In an opinion piece by Paul Krugman, published by the New York Times on January 21, 2020, Krugman writes, “The Sanders campaign has flat-out lied about things Biden said in 2018 about Social Security… The last thing we need is another president who demonizes and lies about anyone who disagrees with him, and can’t admit ever being wrong.”
Krugman writes that the Sanders campaign promoted a doctored video clip that distorted Biden’s record on Social Security. He repeated a quote from another N.Y Times article from January 18th (and updated Jan. 21st) by Katie Glueck’s that said:
“There is a little doctored video going around,” Mr. Biden said, adding that it was “put out by one of Bernie’s people.”But Glueck also wrote:
“Former Vice President Joseph R. Biden Jr. on Saturday accused Senator Bernie Sanders’s presidential campaign of distorting his record on Social Security, claiming without evidence that Mr. Sanders’ team was promoting a “doctored” video…” [emphasis mine].In fact, the video clip linked to Krugman’s article is an unedited segment of an interview from January 7th between Senator Sanders and Anderson Cooper. While listing differences between Biden and himself, Sanders said:
“You know, Biden has been on the floor of the Senate talking about the need to cut Social Security, or Medicare, or Medicaid.”That’s it! Sanders didn’t say exactly what Biden said or when he said it. Krugman’s comments about a doctored video, therefore, appear to convict him of the same false accusation that he accuses Senator Sanders of committing.
But in fairness to the truth, the released Sanders’ campaign materials Krugman refers to did make some misleading claims. As pointed out in the PolitiFact article linked to the Krugman article, item #1 on the Sanders campaign document said:
“BIDEN’S BRAGGED OF TRYING TO CUT SOCIAL SECURITY & MEDICARE”So, from where did this accusation come? It came from the Congressional Record of the U.S. Senate, as did another article on the subject in the Intercept written by Ryan Grim on January 13, 2020. The lead sentence of Grim’s article reads:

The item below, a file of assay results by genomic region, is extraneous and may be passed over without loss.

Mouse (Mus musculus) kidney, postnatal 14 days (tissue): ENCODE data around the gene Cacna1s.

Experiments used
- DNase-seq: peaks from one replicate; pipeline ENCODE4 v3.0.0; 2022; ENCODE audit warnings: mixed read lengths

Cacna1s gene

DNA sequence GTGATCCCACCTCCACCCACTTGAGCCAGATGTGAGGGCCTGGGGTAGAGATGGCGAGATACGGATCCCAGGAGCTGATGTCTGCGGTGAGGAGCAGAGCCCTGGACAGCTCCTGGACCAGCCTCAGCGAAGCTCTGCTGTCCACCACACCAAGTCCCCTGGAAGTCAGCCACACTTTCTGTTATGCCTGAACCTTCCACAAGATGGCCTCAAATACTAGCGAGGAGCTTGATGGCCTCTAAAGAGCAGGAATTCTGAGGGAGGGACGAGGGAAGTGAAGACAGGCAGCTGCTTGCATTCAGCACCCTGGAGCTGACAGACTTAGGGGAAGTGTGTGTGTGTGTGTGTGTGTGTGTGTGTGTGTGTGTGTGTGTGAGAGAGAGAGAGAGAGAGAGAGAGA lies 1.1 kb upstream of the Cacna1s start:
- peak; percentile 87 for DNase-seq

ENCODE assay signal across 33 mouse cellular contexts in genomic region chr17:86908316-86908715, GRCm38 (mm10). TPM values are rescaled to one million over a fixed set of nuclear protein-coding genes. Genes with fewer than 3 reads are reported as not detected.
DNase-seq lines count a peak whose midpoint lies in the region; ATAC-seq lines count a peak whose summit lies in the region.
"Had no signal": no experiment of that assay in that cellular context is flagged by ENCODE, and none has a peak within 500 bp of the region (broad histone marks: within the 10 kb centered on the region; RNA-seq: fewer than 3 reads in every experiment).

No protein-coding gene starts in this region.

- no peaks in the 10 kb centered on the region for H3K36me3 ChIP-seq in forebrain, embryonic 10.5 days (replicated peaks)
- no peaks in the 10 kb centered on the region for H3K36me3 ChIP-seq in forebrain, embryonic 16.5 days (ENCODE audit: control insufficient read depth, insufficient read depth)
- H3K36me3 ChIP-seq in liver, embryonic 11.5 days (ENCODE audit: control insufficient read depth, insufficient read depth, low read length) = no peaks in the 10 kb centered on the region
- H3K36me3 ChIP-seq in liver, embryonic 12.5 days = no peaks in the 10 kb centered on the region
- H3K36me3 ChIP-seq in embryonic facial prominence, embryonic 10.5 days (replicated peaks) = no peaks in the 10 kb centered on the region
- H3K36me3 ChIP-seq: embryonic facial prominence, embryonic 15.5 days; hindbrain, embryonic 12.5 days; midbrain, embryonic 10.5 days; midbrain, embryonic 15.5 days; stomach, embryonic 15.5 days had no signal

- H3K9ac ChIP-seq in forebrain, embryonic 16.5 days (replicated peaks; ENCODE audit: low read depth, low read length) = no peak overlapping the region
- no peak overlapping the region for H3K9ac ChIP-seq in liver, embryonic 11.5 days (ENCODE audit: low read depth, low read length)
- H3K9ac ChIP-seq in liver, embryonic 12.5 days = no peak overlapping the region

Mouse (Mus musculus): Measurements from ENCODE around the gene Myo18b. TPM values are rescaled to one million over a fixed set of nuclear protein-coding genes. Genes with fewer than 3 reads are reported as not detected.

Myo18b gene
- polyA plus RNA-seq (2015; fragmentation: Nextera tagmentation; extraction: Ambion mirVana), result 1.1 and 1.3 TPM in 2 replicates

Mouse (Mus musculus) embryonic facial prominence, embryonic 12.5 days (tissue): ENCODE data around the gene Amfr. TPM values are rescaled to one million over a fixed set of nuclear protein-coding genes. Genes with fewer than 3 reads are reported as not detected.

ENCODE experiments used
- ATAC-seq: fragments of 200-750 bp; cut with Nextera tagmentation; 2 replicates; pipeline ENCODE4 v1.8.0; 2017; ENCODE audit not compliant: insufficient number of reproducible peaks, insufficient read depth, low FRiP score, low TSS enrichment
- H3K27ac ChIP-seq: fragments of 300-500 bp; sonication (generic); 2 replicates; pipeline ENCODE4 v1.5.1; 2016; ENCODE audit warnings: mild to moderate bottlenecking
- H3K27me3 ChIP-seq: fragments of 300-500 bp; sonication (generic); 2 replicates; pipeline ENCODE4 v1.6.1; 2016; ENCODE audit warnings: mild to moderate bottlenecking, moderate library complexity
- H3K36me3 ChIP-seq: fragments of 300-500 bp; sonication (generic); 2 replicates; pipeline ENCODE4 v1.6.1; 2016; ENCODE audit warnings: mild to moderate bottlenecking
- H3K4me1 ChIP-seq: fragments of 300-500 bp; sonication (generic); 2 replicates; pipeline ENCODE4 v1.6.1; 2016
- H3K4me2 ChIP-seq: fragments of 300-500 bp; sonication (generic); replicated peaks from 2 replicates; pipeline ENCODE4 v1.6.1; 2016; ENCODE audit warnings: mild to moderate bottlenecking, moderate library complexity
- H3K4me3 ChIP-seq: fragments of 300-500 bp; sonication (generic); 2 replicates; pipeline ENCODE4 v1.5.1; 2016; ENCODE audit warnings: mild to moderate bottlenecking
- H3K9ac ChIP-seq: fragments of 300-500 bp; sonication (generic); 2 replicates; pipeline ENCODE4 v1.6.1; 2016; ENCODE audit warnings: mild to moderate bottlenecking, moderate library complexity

“AS EARLY AS 1984 and as recently as 2018, former Vice President Joe Biden called for cuts to Social Security in the name of saving the program and balancing the federal budget.”Grim then cites this excerpt is from the Senate Congressional Record just fifteen-years ago:
“When I argued that we should freeze Federal spending, I meant Social Security as well. I meant Medicare and Medicaid. I meant veterans benefits. I meant every single solitary thing in the Government.”In this case, it is Ryan Grim who distorted Biden’s record by taking it out of context. Biden was arguing that the budget sequestration under discussion should include all areas of the federal budget and not exclude the very popular and vital entitlement programs. In this same Congressional Record transcript, then-Senator Biden went on to say Social Security, “…is arguably the most important and most depended-upon program in the Federal Government.”
Joe Biden suggested taking Social Security off of the Federal Budget. He wanted to protect the billions of dollars in surpluses it generated each year back then, surpluses that Congress spent every year to cover deficits in other areas of the budget.
What this manufactured controversy misses, however, it the very significant point that the thrust of this and so many of Biden’s speeches always center on the middle-class. Biden has rarely ever focused on 45% of all Americans who live below middle-class economic standards.
Here is one example of Biden's middle-class messaging. In his 2018 speech at the Brookings Institute, also cited in the same PolitiFact article to which Krugman linked his opinion, Biden said, “Folks, we’re here today for a simple reason: to talk about the middle class.”
“Folks in the middle class are in trouble. It’s not just their perception. They are in trouble. Now it’s all about taking care of the folks at the top… take that guy working on the assembly line making 51 grand. We don’t talk about him anymore, by the way, if you notice politically. Not you, we in politics don’t. And his wife is a hostess at a nice restaurant, she’s making 28 [grand]. So they’re making almost 80 grand and they’ve got 2 or 3 kids, and they can’t make it if they live in Washington or New York or San Francisco.”No one can seriously argue that the middle-class is in trouble in "high living" places like San Francisco and New York City, but how does this limited message resonate with half of all Americans in far-flung places who make way less than $80,000 per year. Wouldn't they love to have the financial problems of these middle-class families? What they get instead is a conspiracy of silence from politicians in both parties who are beholden to the donor class. These are many of the same families that responded to Donald Trump in the 2016 campaign. He spoke directly to them and they love him for that.
This reads as a companion article to one I wrote on the differences between Senator Elizabeth Warren, who I admire, and Senator Bernie Sanders, who I support at this time. In the Studebaker article I linked to that post the differences between Biden, Warren, and Sanders are discussed. That post and two important articles can be accessed here: